Epidural Steroid Injections
An Epidural Steroid Injection (ESI) refers to the injection of corticosteroids and anesthetic solutions into the epidural space of the spine to treat irritated or compressed nerves. When a disk tears, the gelatinous nucleus contained inside the disk leaks out of a tear in the wall of the herniated disk and causes a localized inflammatory reaction. This creates swelling and pressure on the nearby nerve roots. The injection of steroids directly around the nerve roots near the disk herniation helps reduce this inflammation by decreasing swelling, separating adherent tissue, and washing away waste products. The reduced swelling is believed to allow for improved circulation and accelerate the healing process. Corticosteroids may also act like a local anesthetic and block the pain long enough to allow the body to begin the process of repairing itself. The effect may not be long lasting and differs from person to person. Most patients will receive good relief for several weeks or months after an injection. The pain reduction allows the patient to participate more fully in rehabilitation efforts, such as exercise and physical therapy.
How is an Epidural Steroid Injection administered?
Occasionally, a second or third injection may be recommended, depending on the results of the first injection. Most patients respond well to two injections. Occasionally more than three injections be justified within a three to six month period. Sometimes other solutions are added, such as Hyaluronidase to breakup scar tissue, or Ozone (much more common in Europe). When epidural injections are not helpful, a thorough search for other sources of pain is appropriate.
Risks of Epidural Steroid Injections
With any medical or surgical procedure, there are risks. In the case of epidural steroid injections, these risks are generally small and infrequent, and may include the following:
Temporary increase in pain or nerve irritation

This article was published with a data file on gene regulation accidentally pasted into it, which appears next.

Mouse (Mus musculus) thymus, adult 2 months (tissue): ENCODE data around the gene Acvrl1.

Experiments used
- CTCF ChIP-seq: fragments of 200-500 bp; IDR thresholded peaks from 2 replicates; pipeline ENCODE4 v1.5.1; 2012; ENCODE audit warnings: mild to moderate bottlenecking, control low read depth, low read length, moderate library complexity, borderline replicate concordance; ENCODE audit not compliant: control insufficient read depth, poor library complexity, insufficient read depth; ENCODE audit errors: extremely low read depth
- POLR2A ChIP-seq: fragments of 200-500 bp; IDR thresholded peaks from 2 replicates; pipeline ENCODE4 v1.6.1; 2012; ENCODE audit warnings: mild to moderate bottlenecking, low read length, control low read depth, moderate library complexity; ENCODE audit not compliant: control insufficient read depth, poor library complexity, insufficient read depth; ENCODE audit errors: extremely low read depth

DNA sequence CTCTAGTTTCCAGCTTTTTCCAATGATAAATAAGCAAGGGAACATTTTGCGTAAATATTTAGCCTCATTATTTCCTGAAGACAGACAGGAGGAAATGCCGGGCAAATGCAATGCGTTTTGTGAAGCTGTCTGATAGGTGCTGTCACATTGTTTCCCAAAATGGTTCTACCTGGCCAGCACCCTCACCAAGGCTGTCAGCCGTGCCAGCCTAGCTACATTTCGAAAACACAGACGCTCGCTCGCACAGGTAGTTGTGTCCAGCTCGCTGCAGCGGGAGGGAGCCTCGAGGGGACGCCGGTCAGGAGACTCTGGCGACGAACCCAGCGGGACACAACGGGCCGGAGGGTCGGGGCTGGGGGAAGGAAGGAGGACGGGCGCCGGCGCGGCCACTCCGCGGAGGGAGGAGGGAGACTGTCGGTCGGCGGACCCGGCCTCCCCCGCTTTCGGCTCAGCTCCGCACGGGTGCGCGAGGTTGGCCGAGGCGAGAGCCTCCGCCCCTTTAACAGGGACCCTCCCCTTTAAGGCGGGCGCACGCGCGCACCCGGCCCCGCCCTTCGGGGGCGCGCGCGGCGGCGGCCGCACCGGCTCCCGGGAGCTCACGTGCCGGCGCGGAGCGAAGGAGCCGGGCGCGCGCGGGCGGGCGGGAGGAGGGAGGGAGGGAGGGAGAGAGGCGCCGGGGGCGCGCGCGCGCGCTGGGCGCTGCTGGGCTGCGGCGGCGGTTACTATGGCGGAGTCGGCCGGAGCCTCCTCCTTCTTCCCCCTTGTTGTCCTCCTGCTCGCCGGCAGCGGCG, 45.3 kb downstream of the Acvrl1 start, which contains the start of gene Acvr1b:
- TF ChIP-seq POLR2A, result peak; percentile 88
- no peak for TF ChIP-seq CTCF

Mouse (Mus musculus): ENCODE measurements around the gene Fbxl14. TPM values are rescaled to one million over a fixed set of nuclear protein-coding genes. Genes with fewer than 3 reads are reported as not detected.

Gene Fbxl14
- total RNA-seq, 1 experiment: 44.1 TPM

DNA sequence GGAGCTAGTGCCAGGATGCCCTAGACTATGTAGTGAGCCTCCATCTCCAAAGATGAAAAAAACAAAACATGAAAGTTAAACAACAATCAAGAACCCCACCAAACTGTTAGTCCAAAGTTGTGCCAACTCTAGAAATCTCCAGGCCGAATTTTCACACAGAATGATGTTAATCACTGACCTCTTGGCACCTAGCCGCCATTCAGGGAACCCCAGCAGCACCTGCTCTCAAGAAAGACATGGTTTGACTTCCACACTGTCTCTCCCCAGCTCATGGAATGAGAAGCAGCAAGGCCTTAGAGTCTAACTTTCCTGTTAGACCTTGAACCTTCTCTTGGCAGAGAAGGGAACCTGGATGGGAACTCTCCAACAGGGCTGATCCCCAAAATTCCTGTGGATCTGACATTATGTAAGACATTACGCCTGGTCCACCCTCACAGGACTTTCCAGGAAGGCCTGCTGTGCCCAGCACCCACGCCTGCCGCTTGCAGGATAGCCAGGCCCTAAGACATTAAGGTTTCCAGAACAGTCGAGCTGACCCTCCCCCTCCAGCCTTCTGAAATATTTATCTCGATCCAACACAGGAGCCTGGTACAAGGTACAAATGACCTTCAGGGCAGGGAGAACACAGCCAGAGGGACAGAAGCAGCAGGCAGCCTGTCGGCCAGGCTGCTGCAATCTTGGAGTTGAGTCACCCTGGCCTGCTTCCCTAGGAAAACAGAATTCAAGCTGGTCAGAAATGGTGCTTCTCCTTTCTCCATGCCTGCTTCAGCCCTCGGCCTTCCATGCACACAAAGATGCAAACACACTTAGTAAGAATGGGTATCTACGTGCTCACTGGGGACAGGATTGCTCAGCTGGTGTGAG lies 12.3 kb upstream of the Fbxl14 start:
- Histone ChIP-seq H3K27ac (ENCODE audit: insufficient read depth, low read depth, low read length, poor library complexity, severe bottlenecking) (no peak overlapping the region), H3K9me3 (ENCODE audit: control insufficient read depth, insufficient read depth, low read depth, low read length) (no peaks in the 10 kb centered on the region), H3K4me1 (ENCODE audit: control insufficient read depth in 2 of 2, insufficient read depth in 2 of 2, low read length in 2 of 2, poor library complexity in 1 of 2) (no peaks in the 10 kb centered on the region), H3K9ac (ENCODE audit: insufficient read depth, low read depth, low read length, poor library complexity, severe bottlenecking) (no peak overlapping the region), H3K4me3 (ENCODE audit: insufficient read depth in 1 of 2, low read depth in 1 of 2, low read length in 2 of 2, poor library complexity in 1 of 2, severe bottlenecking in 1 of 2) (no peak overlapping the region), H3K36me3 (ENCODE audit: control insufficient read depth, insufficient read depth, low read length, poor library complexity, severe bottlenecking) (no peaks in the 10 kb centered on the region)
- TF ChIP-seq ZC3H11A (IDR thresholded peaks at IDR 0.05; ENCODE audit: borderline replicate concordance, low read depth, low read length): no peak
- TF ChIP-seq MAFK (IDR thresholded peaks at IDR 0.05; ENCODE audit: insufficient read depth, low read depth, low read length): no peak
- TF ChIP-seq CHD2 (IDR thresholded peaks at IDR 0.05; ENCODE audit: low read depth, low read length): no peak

Headache, which may last a few hours to a few days
Hot / flushed sensation in the face or chest
Excessive energy, sleeplessness, or irritability for several days
Itching, bruising, or rash
Light-headedness, which usually resolves in 15-30 minutes
Fluid retention or mild weight gain
Nerve or spinal cord compression from an expanding blood clot in the cervical region
Diabetics may experience elevated blood sugar for several days and dosage adjustments of diabetic medications may be necessary during those days.
Discontinue all blood thinners, such as Coumadin, Aspirin, Plavix, and anti-inflammatory medication, for several days before the procedure. This decreases the likelihood that a blood clot could form causing spinal cord compression. These may be resumed after the injection.
Please ensure that transportation home is available following the procedure and allow approximately two hours in all for the procedure, which allows for 30 minutes or more of supervision in the waiting room following the procedure.
You may eat or drink your normal diet before and after the procedure, and resume normal activity afterwards.
Try to relax in the days & nights before your procedure. You will very likely find it minimally uncomfortable, easier than you expected, and very beneficial for your problem.